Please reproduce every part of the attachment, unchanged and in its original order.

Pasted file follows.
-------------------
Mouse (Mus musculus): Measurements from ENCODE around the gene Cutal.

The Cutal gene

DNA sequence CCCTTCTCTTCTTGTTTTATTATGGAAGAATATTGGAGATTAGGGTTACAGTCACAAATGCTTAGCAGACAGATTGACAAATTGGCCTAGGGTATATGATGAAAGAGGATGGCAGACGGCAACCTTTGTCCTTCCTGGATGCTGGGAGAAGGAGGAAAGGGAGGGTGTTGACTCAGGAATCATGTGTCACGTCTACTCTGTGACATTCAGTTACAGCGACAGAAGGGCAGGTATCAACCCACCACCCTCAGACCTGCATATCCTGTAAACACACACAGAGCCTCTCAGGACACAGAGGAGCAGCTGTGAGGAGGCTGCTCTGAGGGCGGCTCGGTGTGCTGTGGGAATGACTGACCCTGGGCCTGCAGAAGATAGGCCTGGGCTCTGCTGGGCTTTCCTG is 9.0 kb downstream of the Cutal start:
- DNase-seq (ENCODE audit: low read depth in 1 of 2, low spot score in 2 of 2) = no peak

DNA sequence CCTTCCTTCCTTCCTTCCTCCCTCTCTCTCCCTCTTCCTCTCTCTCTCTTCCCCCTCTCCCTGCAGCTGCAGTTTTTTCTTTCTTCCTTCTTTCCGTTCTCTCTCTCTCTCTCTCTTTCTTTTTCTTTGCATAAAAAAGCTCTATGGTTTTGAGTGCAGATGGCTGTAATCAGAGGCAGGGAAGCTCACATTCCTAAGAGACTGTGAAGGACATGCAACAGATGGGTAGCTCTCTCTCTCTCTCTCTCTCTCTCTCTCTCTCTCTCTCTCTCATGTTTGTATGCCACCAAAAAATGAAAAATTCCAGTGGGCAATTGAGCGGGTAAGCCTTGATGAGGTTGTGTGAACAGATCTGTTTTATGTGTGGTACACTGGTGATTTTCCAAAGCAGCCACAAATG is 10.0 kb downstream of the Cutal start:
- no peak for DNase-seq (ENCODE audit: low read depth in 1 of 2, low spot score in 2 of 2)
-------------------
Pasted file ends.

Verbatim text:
Mouse (Mus musculus): Measurements from ENCODE around the gene Cutal.

The Cutal gene

DNA sequence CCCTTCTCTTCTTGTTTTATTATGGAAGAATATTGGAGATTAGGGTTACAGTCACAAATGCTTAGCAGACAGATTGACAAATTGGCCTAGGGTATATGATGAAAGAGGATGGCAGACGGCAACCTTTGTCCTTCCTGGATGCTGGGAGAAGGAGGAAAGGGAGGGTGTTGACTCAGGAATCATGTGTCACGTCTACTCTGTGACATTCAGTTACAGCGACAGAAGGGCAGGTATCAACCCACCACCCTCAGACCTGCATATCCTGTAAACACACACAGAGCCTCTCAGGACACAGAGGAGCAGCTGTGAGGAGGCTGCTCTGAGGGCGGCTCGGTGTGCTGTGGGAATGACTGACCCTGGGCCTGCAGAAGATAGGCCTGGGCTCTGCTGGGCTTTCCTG is 9.0 kb downstream of the Cutal start:
- DNase-seq (ENCODE audit: low read depth in 1 of 2, low spot score in 2 of 2) = no peak

DNA sequence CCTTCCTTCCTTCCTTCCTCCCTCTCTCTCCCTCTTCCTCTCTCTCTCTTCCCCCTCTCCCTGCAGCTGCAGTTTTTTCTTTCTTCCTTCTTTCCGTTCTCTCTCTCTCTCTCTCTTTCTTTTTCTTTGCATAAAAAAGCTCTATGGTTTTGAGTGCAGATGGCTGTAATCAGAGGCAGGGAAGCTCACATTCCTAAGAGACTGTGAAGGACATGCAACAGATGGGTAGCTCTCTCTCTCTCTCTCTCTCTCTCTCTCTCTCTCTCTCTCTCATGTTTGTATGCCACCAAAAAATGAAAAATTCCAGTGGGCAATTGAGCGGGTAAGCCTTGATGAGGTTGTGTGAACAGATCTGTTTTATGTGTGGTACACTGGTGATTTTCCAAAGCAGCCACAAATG is 10.0 kb downstream of the Cutal start:
- no peak for DNase-seq (ENCODE audit: low read depth in 1 of 2, low spot score in 2 of 2)